ngs destroyed will have been rebuilt.
PRINCE  GEORGE — SUNDAY
school   at   4:30   p.m.   in   the  day
school building.
METHODIST-
FIRST     METHODIST      CHURCH,
Prince George—Near Princess theatre, Third avenue west; Rev. H. L.
Morrison, B.A., pastor.    Services at
11 a.m. and 7:30 p.m.; Sunday school,
12 p.m.
One thousand American aeroplanes,
Purchased with American money and
efflc_red by American aviators, are to
e tendered hy an American organ'.Ka-
ion fathered by a former United
states ambassador to France for the
is-c of the French army in the present war.   It is reported that already
1.000.000 has been raised by Amcri-
ans for the project, and that an
American of even greater prominence
'.han the former ambassador soon will
•ome forward as the chief of the organization. The effect of the movement is to create an adequate aerial
reserve for the United States army,
training American aviators in the
practical perilous school that the present war affords.
PRESBYTERIAN
FIRST CHURCH, FORT GEORGE-
Rev. C. M. Wright, B.A., minister.
Services at  11  a.m. and 7:30 p.m.;
Sabbath school at 12:15 p.m.
KNOX CHURCH, SOUTH FORT
George—Rev. A. C. Justice, B.A.,
minister. Service every Sunday morning in the church at 11 a.m.; Sabbath
school at 2 p.m.
ST. ANDREW'S CHURCH, PRINCE
George—Rev. A. C. Justice, B.A.,
minister.   Service is held in the Rex
theatre, George street, every Sunday
"GAME ACT."
Notice is hereby given that the Or
der in Council of the 2nd day of Sep
tember, 1912, establishing a game re-
serve in tlie County of Cariboo ha.' ,
been revoked, and under the authority I
of section 30 of this Act a tract of
land in the said county as described j
hereunder has been set apart for the
purposes of a game reserve, namely:
Commencing at a point on the northern watershed of the Holmes (Beaver)
River, said point being four miles in
an easterly direction from McBride
Station, on the Grand Trunk Pacilic
Railway; thence in a northwesterly
direction on a straight line to thc
northeast corner of S. T. L. 35543;
thencew est along the north boundary
of said licence to the easterly northeast corner of Lot 4075, Cariboo Land
District; thence west, north, and west
to the northwest corner of Lot 4074,
Cariboo Land Distriet; thencc due
west to the east boundary of Lot 4058;
thence northerly and westerly alon.
the boundaries of Lots 4058, 40l!0,
•t0(i2, and 4003, Cariboo I_.nd District,
to the northwest corner of the latter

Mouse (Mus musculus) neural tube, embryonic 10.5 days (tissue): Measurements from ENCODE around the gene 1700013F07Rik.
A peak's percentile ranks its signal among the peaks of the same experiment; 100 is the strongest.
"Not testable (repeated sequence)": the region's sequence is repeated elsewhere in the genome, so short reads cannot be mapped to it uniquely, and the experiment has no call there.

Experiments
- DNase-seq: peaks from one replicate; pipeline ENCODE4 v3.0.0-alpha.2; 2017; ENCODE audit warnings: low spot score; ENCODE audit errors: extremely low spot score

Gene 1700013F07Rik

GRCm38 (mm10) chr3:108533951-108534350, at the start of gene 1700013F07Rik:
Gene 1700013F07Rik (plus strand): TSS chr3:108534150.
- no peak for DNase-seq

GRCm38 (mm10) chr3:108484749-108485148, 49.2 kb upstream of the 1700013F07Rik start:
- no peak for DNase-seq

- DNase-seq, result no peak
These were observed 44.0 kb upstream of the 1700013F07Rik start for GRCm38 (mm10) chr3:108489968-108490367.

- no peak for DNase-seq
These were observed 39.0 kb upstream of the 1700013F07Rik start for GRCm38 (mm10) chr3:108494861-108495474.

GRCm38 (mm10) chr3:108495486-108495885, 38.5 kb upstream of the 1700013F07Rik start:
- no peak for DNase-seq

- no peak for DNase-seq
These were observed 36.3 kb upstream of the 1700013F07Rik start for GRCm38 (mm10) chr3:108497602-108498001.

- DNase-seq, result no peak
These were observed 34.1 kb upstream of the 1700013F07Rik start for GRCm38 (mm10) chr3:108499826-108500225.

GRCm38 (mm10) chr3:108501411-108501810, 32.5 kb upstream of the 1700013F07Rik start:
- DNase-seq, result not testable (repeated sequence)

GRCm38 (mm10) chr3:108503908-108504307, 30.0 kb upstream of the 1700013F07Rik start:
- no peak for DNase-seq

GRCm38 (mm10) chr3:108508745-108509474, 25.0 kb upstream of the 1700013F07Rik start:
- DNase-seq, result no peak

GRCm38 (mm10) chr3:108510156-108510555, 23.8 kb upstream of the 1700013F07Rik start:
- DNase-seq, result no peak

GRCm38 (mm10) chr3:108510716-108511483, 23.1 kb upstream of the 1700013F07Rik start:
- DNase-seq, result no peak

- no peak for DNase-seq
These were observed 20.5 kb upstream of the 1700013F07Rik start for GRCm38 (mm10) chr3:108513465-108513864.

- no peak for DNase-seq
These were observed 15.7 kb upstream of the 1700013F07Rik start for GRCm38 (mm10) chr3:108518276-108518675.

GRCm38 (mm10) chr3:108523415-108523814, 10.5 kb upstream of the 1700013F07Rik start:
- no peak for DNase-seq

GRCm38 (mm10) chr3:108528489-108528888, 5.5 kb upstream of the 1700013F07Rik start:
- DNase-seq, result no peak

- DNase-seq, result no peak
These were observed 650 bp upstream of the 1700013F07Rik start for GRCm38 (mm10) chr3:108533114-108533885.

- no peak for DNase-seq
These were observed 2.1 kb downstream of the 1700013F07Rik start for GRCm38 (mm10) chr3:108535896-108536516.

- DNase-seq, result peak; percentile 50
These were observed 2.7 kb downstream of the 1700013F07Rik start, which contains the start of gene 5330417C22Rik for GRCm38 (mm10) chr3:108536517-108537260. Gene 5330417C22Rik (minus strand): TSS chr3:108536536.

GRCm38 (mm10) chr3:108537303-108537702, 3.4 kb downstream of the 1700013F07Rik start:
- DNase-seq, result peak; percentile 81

lot; thenee west to the northerly
southwest corner of the westerly half
of Lot 4005, Cariboo Land District;
thence in a northwesterly direction on
a straight line to thc northeast eorner of S.T.L. 32927; thence northerly
to the headwaters of the Torpy (Clearwater) River; thence easterly and
southerly along the easterly watersheds of the Torpy and Morkill (Little
Smoky) Rivers to a point on a height
of land between the Morkill and
Holmes (Beaver) Rivers; thence
southwesterly along the northern
watershed of the Holmes River to the
point of commencement.
W. J. BOWSER,
Attorney-General.
Attorney-General's Office
July 3rd, 1915.
SYNOPSIS OF COAL MINING
REGULATIONS
TABERNACLE SERVICE
AT 8:15 P.M., SUNDAY NIGHT,
July 25, Evangelist J. J. Route will
speak in the tabernacle on Third avenue, noar George street, on the «ub-
ject, "A Peace Conferonc» That Failed: Result. War Was Declared." There
is no collection and all are cordially
invited.
II. A. Carney was elected by acclamation on Monday to fill the
position on the school board rendered vacant by tbe resignation of Mr.
Mahan, who has moved to Edson.
London, July 21.—Besides limiting
the hours during which liquor may be
■old in towns wliere the government
has taken over control of the sale of
liquors, the board of control appointed to deal with munition areas has
ordered that there shall be no treating, and has prohibited the giving of
on   last! credit for liquor.
The sale of liquor in licensed houses
is permitted only between the hours of
noon and 2:30 p.m., and between 6 and
8 o'clock in the evening. No orders
may be given or accepted for spirits
to be consumed off the premises on
Saturdays and Sundays and only between noon and 2:30 p.m. on other
days.
The penalty for contravention of
thc regulations is fixed at six months
imprisonment and a fine of $500.
The gasoline launch "Rounder"
left this morning for Quesnel having
on board about llfteen passengers
who are going to investigate the gold
strike in the Barkerville region.
.bulge   Robertson   arrived
Dr. Charles A. Hodgetts, the Canadian Red Cross commissioner in England, has cabled Mr. Noel Mar hall
that Drs.  Dolbey and  Hart   of   the
C. A. M. C, who have just returned
from the army prisons  in  Germany,
state that it, is an imperative necessity   to  send   Canadian prisoners as
,    .   much bread and other food as pos-
,       ., , ,, ,       isible, says the Toronto Daily Star of
Irom the coast this  week with Mrs !
their tive children
Robertson  and
They   have  taken
Fort George.
up residence in
A sample of speedy justice wa
witnessed in the Police Court on
Thursday. Magistrate Heme ar-
rived on the passenger train from
Piince George, went to the Bar-
Coal mining rights of the Dominion,
in Manitoba, Saskatchewan and Alberta, the Yukon Territory, the
North-West Territories and in a portion of the Province of British Columbia, may be leased for a term of
twenty-one years at an annual rental
 , D_  , w  r  of $1 an acre.   Not more than 2,500
evening at 7:30 p.m.; Sabba'th school acres will be leased to one applicant,
in the Rex theatre at 2:30 p.m. Application for a  lease   must  be